The United States Treasury faces a renewed legal challenge that aims to overturn the decision to sanction the crypto mixer Tornado Cash, filed by six individuals backed by the cryptocurrency exchange Coinbase.
A motion for a partial summary judgment was filed on April 5 in a Texas District Court, with the Coinbase-backed plaintiffs moving for the U.S. Office of Foreign Asset Control (OFAC) to settle for the first two counts from its original complaint filed in September 2022.
If granted, it would see the judge rule on some of the factual issues while leaving others for the trial.
The counts claimed OFAC exceeded its statutory powers under the International Emergency Economic Powers Act (IEEPA) and violated the free speech clause of the U.S. Constitution’s First Amendment.
The plaintiffs firstly claimed that OFAC breached a section of the IEEPA that allows the Treasury to take action against the property in which a foreign country or foreign national has an interest.
The motion argued that as the provision only allows the pursuit of property-related action against a foreign “national” or “person,” it doesn’t apply to open-source software.
To strengthen its claim, the plaintiffs argued the 20 or so smart contracts that provide the functionality to Tornado Cash should not be considered property under IEEPA because they cannot be owned:
“An immutable smart contract is incapable of being owned, it is not property and the Department lacks authority under IEEPA and the North Korea Act to prohibit transactions with those smart contracts.”
“No one has the right to alter them. No one has the right to delete them,” they added.
The second main argument put forth is that by banning the open-source code, OFAC is violating the free speech clause of the First Amendment to the U.S. Constitution.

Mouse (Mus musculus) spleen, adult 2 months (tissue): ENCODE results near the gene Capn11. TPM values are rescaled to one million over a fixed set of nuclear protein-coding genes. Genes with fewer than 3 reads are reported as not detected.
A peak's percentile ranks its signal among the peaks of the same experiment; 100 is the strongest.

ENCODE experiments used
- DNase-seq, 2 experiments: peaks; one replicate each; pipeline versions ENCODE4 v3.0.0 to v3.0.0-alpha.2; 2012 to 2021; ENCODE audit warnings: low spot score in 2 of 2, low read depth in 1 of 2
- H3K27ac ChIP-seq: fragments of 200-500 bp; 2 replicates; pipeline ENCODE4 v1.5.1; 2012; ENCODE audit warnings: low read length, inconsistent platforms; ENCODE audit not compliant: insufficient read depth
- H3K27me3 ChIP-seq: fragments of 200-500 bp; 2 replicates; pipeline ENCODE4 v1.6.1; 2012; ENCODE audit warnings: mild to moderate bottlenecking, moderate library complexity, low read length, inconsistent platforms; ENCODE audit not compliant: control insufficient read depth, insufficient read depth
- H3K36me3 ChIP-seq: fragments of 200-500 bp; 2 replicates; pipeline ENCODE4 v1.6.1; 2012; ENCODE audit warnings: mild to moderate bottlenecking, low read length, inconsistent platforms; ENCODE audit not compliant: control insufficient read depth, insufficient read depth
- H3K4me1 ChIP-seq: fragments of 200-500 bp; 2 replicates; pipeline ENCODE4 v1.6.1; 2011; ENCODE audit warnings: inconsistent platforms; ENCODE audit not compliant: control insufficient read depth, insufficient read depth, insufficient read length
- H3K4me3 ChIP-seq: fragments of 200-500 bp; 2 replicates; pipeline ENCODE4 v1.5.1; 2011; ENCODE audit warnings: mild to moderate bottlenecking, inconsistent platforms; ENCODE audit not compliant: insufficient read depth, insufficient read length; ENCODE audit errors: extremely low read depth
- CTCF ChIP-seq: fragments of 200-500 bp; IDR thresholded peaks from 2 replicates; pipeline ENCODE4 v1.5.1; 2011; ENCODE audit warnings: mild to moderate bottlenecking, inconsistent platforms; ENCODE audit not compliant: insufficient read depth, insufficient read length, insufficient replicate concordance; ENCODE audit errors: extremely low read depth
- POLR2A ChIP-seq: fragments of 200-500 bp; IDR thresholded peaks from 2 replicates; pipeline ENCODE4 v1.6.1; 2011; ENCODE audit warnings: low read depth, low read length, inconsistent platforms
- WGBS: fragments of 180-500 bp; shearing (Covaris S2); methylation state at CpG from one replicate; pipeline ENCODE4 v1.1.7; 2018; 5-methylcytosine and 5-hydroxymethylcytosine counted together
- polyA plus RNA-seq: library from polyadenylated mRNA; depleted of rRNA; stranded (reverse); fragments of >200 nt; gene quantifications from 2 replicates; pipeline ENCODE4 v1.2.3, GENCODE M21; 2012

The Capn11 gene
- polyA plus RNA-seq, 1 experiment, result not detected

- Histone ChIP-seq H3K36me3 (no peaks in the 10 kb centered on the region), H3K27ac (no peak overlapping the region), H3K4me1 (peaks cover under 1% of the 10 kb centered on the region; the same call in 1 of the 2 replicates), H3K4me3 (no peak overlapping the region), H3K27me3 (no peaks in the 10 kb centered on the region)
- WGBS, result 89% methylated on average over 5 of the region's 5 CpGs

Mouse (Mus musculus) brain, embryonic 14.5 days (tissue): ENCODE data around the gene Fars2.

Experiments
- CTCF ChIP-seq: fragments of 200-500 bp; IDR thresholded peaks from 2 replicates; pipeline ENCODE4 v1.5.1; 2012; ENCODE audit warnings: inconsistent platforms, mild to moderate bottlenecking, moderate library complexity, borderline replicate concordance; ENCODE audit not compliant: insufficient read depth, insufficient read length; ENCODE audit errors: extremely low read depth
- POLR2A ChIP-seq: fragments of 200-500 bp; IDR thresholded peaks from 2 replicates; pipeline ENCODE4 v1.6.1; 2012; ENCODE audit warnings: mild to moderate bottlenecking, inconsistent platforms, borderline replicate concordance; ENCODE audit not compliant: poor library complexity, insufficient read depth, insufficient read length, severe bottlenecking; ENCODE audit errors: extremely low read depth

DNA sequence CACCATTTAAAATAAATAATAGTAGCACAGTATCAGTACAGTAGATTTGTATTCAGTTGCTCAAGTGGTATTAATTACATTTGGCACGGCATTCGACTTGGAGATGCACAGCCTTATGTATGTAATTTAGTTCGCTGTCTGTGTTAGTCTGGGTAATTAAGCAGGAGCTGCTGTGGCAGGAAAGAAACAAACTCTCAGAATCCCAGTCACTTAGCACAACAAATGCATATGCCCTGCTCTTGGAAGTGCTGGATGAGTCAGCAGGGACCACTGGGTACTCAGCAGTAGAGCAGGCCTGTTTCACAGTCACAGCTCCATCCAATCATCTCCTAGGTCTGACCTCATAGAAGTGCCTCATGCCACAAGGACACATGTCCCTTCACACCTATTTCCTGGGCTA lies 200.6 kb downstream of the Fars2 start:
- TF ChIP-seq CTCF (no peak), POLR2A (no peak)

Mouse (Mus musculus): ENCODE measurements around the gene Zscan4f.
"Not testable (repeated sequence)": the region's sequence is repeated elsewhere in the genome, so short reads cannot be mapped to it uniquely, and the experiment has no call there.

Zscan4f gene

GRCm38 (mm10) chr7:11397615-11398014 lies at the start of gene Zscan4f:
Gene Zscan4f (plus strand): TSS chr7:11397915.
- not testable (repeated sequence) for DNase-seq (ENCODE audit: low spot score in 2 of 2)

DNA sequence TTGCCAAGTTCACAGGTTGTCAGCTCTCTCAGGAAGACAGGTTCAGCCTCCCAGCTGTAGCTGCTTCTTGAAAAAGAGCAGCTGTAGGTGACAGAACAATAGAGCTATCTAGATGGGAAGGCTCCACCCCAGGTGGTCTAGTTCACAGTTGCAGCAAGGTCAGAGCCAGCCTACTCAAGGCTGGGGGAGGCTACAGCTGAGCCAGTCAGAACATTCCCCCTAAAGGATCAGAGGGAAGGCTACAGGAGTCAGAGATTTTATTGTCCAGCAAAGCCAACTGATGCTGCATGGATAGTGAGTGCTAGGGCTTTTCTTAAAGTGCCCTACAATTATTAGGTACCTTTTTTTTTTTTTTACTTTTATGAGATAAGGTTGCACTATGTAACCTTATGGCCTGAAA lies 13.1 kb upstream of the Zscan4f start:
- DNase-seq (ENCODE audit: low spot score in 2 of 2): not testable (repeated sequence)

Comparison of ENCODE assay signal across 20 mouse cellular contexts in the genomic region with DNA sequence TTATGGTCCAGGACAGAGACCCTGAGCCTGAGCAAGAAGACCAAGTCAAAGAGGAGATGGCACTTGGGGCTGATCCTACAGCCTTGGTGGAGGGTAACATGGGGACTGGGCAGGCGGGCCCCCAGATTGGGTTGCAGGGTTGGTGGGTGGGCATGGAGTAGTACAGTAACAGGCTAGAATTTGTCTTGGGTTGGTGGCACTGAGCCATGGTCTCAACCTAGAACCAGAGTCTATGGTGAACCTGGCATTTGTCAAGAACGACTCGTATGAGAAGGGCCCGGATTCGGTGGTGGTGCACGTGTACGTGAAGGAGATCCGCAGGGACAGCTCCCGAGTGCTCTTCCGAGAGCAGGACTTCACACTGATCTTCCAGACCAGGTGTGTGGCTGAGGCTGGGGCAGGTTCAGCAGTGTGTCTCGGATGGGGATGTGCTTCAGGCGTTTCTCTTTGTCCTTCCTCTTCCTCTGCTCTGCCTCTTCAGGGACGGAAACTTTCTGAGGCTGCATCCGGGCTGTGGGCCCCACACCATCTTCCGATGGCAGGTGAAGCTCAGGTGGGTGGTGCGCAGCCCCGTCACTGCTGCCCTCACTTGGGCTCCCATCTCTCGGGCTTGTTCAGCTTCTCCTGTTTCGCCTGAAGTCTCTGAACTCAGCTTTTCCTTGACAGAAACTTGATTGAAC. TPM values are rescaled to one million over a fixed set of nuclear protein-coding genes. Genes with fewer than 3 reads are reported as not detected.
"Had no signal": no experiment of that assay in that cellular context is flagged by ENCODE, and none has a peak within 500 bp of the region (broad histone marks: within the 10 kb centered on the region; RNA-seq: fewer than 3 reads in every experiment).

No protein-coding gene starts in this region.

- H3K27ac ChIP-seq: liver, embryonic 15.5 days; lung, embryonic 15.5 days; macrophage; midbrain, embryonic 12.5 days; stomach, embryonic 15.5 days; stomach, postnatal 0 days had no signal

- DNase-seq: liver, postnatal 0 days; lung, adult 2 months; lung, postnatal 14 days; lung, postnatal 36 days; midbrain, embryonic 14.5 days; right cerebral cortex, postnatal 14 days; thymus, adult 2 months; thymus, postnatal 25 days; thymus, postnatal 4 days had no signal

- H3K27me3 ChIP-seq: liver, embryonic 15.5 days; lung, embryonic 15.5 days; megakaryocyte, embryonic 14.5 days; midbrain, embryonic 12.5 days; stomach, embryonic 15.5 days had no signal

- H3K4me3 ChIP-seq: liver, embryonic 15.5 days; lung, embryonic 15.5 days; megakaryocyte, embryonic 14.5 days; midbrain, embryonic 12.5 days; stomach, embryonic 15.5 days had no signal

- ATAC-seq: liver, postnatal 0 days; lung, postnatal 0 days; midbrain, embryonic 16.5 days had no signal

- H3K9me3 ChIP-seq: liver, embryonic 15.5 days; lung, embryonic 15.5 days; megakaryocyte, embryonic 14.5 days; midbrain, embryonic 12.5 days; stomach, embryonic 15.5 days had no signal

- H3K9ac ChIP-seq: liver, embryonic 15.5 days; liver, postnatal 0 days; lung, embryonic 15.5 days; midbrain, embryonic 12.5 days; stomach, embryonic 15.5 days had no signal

The plaintiffs noted OFAC has the authority to take action against “crypto thieves” like North Korea’s Lazarus Group, but a “total prohibition is thus grossly disproportionate,” as money laundering only accounted for 0.05% of crypto transactions in 2021.
“To ban all uses of Tornado Cash is akin to banning the printing press because a tiny fraction of users might publish instructions on how to build a nuclear weapon,” they added.
The motivation behind the motion is part of a broader effort to restore internet privacy rights for U.S. citizens, the plaintiffs explained. It is the most recent filing since the individuals first sued the U.S. Department of Treasury in September.
The six plaintiffs behind the filing are Joseph Van Loon, Tyler Almeida, Alexander Fisher, Preston Van Loon, Kevin Vitale and Nate Welch. The filing details that most of the group had previously interacted with Tornado Cash.
The legal battle comes as Alexey Pertsev, the creator of Tornado Cash, faces his own troubles in The Netherlands. He has been held since Aug. 18 on a series of money laundering charges.